🐦 Just published: Dream Code First

A look at how test-first and test-last workflows affect code quality.


Can you believe it? Another article, just one week after the last one. I can scarcely believe it myself.

I'm trying a different style of writing for this one, with less code. I'd appreciate any and all feedback on the draft: rubypigeon.com/pipeline/dream-

Soonish, I'm releasing a RubyPigeon.com article about my value_semantics gem, and designing libraries in general. Any feedback on this draft would be appreciated!


Why sprint? Why not just take work off a backlog, as necessary? Give me your opinions!

All the articles I can find are like “how to cargo cult Scrum©™️® exactly” instead of giving the pros and cons.

"Rafal created a big chess school. He updates the team with instructors and creates new instructor/reader assignments where they update kids education on the beauty of the game of chess. They create new plays and they create a simulation of those plays to create chess pieces simulations."


I have a bug where calling `Tempfile#tell` once, at a particular point, changes the number of bytes that are written to the temp file. 🤦‍♂️


@pushcx Could I get a lobste.rs invite? I think I'm ready to give up reddit.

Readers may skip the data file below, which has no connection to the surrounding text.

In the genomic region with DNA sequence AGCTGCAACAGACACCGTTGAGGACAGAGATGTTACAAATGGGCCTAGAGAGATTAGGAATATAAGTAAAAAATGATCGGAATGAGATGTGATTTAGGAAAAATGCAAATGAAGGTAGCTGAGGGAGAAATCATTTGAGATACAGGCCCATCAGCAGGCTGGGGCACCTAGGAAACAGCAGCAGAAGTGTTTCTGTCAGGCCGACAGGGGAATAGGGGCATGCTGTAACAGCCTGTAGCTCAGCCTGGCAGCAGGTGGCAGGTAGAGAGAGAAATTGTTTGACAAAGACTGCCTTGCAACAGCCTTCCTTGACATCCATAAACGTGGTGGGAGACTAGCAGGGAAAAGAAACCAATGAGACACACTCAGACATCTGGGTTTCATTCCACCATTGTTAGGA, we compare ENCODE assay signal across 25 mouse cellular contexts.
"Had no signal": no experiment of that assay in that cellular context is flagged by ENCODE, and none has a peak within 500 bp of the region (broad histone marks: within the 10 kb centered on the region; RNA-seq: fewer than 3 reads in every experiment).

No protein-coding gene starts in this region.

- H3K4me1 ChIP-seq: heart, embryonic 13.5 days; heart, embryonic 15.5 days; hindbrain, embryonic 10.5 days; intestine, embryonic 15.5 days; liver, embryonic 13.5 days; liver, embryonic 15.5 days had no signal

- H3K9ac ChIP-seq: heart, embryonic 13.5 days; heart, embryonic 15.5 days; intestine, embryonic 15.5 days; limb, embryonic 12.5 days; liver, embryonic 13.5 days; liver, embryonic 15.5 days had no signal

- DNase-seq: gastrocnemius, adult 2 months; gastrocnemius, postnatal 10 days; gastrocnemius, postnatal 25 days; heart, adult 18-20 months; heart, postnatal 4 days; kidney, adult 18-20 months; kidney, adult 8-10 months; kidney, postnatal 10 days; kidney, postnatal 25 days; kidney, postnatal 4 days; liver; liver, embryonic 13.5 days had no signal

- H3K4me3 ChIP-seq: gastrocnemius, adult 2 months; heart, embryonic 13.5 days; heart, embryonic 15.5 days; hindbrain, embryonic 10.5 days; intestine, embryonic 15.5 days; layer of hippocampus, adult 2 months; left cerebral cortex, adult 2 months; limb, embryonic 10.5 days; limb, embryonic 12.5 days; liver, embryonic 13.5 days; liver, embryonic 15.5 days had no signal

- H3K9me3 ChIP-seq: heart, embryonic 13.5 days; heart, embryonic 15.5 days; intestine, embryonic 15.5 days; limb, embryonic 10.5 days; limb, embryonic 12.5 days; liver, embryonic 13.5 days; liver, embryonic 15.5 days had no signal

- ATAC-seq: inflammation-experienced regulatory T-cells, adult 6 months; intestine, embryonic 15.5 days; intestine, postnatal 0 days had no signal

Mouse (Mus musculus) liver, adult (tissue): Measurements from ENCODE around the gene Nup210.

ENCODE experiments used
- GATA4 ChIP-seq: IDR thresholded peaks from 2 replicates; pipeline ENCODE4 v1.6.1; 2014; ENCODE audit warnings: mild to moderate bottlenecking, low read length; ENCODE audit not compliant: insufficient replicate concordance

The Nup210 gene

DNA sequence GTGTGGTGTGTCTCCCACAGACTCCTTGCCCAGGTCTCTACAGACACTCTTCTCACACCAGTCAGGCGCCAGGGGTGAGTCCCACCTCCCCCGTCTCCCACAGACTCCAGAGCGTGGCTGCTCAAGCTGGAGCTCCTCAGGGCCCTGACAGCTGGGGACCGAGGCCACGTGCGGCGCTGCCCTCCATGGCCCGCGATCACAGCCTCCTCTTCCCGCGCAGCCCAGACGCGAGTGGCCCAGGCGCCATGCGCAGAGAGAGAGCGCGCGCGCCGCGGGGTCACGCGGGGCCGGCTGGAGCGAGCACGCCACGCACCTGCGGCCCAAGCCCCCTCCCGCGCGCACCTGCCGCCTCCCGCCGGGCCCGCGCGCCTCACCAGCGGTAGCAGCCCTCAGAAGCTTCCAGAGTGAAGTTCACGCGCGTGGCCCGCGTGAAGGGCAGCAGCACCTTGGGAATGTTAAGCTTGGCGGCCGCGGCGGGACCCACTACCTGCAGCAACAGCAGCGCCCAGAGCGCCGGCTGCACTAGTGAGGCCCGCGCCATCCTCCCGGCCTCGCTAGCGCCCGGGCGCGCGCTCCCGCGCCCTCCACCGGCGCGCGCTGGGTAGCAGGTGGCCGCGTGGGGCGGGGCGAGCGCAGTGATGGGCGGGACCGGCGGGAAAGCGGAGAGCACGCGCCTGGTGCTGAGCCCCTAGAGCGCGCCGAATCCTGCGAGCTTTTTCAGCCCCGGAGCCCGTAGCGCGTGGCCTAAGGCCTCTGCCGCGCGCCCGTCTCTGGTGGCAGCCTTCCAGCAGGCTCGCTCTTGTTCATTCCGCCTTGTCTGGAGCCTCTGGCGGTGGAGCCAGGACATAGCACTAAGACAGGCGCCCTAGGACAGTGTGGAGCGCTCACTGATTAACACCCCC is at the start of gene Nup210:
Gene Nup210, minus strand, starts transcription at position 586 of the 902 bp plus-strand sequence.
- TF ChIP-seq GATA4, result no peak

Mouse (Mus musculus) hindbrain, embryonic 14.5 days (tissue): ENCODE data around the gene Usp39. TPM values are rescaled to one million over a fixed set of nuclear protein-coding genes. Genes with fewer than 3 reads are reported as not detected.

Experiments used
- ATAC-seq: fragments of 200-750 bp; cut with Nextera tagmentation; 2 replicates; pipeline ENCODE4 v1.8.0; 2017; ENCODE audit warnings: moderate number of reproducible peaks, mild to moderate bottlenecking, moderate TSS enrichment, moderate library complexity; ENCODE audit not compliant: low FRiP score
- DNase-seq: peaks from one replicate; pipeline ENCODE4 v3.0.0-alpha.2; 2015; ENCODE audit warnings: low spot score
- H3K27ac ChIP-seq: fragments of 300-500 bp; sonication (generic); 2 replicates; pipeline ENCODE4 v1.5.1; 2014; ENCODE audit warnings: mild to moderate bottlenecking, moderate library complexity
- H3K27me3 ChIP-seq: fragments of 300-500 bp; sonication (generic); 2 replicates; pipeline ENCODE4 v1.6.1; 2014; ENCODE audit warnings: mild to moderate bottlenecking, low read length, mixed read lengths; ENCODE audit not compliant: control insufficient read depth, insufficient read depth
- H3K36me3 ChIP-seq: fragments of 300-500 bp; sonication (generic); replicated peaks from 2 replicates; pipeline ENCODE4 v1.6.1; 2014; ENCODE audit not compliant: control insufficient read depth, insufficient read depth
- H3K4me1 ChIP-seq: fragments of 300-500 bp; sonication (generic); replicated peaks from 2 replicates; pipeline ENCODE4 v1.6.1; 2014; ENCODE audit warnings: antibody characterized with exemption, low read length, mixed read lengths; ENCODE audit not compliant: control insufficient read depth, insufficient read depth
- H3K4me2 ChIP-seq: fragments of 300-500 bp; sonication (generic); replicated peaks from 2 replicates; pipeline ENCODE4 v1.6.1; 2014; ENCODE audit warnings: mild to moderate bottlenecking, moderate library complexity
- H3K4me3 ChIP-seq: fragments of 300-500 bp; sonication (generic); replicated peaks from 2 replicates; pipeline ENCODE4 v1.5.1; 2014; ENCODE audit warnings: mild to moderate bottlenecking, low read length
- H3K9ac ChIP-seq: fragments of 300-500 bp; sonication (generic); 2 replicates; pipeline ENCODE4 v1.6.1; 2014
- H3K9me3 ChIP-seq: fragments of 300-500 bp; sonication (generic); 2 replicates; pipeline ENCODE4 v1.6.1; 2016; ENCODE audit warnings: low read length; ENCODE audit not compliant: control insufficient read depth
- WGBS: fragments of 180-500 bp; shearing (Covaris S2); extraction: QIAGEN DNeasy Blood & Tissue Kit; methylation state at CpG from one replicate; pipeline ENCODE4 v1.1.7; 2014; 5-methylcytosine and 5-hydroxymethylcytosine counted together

Happy Spooktober everyone!

(This took way too long to make)

I'm going to put commas wherever I damn well feel like. You're not my real dad, Rubocop.

If you do semantic versioning properly, the major version number tends to take off like a rocket. That's not a bad thing, but it might confuse some people.

:ruby: thought for today:

Form field validation is very different to error cases in business logic.

validates :password, length: { minimum: 8 }
validates :email, uniqueness: true

These two validations appear to be the same kind of thing, but are actually very different in terms of performance, correctness (race conditions), dependencies, etc.

Rails does not differentiate, so we slap messages on `x.errors[:base]` as a bandaid solution, because there is no proper place to put them.

Lately I’ve been thinking about how we don’t have a standardised way to represent errors outside of ActiveModel::Errors. A string, or an array of strings isn’t ideal. I’m thinking of something detailed enough for internal use, plus i18n-friendly and composable for rendering nested forms.

Is anyone here a happy user of `accepts_nested_attributes_for`? If not, tell me about what you do instead.

via the birdsite, avdi is giving away free 1 year subscriptions to ruby tapas to interested female devs twitter.com/avdi/status/104570

Realised my "Real-world Functional Ruby" talk from last year's Southeast Ruby is online. I was really proud of this one.



I wrote a small parser to help someone out on reddit. If you want to see what a hand-written recursive descent parser looks like, here are the tests and the implementation:



Show more

A Mastodon instance for Rubyists & friends